I feel myself wanting to like this film, not for the story or the acting, but the bravery of Michel Hazanavicius to make it and show the world that this can be done in a field dominated by CGI, robots and Superheroes. But show me another director in this day and age that will make a silent movie in Black and White and as they say, I'll eat my hat! This is where my synicism lies for the bloated praise that it is getting, and the undoubted raft of awards it will recieve.

To sum up, I'm indifferent about The Artist, I'm glad I went to watch, some of it I really liked, but if I'm going to watch another silent black and white film, give me Buster Keaton or Charlie Chaplin any day!

Enjoy!

Trailer

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    • Birgitta Zoutman profile image

      Birgitta Zoutman 5 years ago

      Mmm, not what I was expecting, but good to read an honest review that doesn't go with the hype.I'm still intrigues to see it and will then look up the keaton and chaplin films. Thanks again for interesting and actually useful review :)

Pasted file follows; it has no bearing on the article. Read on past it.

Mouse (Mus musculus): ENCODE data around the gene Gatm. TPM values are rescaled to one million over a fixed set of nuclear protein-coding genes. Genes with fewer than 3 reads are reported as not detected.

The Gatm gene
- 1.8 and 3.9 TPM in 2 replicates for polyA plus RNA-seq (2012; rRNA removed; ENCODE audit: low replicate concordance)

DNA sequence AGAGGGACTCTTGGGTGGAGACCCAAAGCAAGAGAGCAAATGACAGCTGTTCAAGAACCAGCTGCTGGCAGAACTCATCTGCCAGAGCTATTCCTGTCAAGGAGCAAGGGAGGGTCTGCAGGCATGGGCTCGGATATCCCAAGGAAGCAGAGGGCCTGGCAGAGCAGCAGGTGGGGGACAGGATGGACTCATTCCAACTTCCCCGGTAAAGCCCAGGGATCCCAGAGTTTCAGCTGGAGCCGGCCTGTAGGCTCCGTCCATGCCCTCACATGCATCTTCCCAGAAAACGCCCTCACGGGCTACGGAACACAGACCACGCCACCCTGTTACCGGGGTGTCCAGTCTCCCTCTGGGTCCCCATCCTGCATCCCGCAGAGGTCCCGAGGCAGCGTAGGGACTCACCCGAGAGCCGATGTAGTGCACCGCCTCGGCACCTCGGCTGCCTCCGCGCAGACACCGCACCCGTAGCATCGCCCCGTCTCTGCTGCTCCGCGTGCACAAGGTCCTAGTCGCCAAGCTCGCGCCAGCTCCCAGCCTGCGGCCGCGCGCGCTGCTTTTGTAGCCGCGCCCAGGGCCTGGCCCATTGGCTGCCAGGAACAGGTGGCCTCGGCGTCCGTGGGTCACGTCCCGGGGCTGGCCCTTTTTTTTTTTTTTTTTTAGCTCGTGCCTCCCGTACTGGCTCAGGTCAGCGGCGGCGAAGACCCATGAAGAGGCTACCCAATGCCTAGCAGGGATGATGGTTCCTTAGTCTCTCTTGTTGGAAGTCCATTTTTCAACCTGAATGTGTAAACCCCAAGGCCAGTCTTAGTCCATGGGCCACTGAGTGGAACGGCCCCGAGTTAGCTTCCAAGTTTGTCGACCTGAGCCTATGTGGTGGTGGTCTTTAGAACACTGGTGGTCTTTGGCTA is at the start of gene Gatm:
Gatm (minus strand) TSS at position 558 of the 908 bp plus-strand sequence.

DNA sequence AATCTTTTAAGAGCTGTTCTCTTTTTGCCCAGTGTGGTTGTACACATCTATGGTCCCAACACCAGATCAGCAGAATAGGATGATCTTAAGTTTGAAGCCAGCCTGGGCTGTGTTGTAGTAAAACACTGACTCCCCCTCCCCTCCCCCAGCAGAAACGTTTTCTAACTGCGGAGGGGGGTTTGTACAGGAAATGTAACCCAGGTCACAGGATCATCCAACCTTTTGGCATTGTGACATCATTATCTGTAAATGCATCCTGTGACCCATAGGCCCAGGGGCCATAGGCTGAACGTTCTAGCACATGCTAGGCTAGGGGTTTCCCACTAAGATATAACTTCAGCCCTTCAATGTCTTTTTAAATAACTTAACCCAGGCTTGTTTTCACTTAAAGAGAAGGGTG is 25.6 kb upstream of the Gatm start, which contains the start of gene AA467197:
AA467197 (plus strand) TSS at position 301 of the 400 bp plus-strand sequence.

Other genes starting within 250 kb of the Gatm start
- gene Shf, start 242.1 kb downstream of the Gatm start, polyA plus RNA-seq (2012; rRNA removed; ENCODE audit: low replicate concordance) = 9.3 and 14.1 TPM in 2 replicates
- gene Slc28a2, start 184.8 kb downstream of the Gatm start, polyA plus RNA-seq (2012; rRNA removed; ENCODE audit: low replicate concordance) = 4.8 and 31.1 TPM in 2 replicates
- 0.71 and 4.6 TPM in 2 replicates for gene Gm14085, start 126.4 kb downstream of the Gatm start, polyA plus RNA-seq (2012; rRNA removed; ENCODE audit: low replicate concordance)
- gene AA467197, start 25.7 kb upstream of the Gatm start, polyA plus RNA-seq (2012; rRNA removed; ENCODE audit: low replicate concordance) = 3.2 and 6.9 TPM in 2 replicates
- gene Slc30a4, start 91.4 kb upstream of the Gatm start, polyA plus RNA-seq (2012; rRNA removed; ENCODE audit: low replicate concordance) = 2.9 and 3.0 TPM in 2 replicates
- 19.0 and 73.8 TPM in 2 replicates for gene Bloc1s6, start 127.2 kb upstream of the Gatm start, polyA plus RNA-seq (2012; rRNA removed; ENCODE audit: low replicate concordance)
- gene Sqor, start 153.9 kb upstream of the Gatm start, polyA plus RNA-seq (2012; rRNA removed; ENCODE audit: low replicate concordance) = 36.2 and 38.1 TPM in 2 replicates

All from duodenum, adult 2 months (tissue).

• BWD316 profile image

      Brian Dooling 5 years ago from Connecticut

      I just saw this film yesterday and I have to say I was more impressed by some of the cinematography and music then the plot. Although the plot was still decent. I really loved one scene when Valentin's character is sitting at a mirrored table drinking, as the camera switches to focus on his reflection he pours the glass of alcohol on the mirror, which then you still see his reflection, I don't know why but I just loved the way that was filmed! I also like the scene when Miller is running down the hallway, once again the angle was very cool, I say it was film noir/Hitchcock esque. Anyways like you I’m glad I saw the movie and although I didn't come out of the theater loving like I thought I would, I still liked it. Great review voted up!

    • Stevennix2001 profile image